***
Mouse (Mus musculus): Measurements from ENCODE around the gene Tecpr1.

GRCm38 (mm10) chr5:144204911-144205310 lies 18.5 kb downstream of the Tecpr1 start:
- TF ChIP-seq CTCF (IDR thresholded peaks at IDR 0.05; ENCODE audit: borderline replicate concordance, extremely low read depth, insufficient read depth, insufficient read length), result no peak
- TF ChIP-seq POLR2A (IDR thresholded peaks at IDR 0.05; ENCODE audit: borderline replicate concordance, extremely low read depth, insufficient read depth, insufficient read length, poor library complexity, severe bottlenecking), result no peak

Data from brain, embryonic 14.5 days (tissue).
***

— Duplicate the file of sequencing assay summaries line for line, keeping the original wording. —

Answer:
Mouse (Mus musculus): Measurements from ENCODE around the gene Tecpr1.

GRCm38 (mm10) chr5:144204911-144205310 lies 18.5 kb downstream of the Tecpr1 start:
- TF ChIP-seq CTCF (IDR thresholded peaks at IDR 0.05; ENCODE audit: borderline replicate concordance, extremely low read depth, insufficient read depth, insufficient read length), result no peak
- TF ChIP-seq POLR2A (IDR thresholded peaks at IDR 0.05; ENCODE audit: borderline replicate concordance, extremely low read depth, insufficient read depth, insufficient read length, poor library complexity, severe bottlenecking), result no peak

Data from brain, embryonic 14.5 days (tissue).